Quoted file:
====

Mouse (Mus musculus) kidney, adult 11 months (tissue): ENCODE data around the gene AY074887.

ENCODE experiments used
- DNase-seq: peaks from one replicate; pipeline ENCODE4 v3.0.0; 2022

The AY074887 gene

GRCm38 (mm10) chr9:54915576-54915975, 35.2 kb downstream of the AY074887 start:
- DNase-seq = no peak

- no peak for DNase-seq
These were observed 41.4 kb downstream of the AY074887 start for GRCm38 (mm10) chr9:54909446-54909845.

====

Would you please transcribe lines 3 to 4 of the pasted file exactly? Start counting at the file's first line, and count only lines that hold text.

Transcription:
- DNase-seq: peaks from one replicate; pipeline ENCODE4 v3.0.0; 2022

The AY074887 gene